MISSOULA — This edition of A Wilder View takes a look at how the brightness of the moon can change the behavior of animals. A hunter’s moon illuminates the forest floor and while animals are out and about utilizing the extra light, predators are fast asleep.
Approximately 44% of mammals are classified as nocturnal, while 26% are primarily active during the day and 29% are either active during twilight hours such as early mornings and evenings or active during irregular times of the day based on when food is acquired.
A recent study looked at the effects a full moon can have on mammals as the extra light enhances their vision.
Bright moonlight is widely believed to increase predation risk for nocturnal mammals by increasing the ability of predators to see their prey. But the moonlight actually increases the chances for a predator to be seen by their prey.
The full moon's brightness increases the activity of prey animals that use eyesight as their primary sensory system and suppresses the activity of species like bats, rodents, and rabbits that primarily use other senses like smell and sounds.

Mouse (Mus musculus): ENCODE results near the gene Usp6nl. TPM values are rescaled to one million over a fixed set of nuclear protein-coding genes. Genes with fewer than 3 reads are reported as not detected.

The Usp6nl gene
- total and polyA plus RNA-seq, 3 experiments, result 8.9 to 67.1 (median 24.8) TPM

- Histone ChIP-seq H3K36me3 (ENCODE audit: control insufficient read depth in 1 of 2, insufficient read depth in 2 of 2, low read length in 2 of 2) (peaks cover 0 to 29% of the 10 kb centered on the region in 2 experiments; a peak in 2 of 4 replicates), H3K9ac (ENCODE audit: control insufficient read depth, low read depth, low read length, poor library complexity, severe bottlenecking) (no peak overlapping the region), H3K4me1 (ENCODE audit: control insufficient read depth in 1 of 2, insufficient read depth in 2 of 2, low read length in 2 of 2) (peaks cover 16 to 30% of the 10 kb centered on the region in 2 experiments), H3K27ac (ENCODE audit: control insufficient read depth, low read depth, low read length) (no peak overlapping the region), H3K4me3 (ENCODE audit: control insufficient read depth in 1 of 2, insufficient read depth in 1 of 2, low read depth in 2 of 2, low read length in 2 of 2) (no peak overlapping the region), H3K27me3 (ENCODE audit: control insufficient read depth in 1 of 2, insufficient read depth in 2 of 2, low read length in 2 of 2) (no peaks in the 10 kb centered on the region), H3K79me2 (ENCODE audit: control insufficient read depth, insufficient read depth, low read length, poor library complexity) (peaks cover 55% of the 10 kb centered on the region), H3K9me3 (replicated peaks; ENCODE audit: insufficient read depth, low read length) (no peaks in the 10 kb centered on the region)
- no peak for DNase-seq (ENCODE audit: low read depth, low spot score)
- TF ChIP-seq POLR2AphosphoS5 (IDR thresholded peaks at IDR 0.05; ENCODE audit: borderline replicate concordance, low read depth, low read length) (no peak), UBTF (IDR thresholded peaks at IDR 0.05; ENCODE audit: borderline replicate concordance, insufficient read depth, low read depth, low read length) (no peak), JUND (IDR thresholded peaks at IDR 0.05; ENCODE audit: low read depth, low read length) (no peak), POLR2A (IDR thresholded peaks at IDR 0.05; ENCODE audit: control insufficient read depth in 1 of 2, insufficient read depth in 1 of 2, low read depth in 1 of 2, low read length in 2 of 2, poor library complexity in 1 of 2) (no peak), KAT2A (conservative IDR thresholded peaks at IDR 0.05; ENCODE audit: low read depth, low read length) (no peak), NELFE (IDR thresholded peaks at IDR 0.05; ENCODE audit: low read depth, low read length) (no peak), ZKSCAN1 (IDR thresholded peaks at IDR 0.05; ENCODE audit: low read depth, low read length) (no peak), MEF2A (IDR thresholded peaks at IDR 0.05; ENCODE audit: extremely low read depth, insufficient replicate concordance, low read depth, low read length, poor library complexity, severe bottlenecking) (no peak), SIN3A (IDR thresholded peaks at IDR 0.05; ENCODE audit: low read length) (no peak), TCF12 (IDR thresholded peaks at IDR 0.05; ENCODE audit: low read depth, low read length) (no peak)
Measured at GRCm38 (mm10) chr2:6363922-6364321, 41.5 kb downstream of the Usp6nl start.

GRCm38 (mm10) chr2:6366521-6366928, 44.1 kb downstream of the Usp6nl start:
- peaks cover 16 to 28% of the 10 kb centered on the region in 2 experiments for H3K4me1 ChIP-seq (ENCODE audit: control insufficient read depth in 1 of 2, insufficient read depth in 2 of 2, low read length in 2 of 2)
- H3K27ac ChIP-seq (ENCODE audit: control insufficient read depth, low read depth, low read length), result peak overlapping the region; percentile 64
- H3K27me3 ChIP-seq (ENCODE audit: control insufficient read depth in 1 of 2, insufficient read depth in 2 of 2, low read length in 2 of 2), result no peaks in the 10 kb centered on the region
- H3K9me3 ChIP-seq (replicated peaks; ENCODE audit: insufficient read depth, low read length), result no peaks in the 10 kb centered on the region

Those animals that rely primarily on vision may be more efficient at locating their food with a bright moon, and they may also experience a lower risk of being eaten because their ability to detect predators should increase.
Since predators are more likely to be seen during a full moon, they’re much less active as compared to a night with no moonlight. This is especially true in more open areas like a field.
Although mammalian predators in this study were less active with moonlight, they found that nocturnal bird predators such as owls may be more active.
Many mammalian predators rely on stealth and ambush to capture prey, whereas birds may rely more on speed, and this difference could lead to opposite effects of moonlight on mammalian and bird predators.
Overall, the study found that the magnitude of moonlight effects on activity level was large enough to indicate that moon phases likely have a major impact on the feeding rates and habitat use of many species.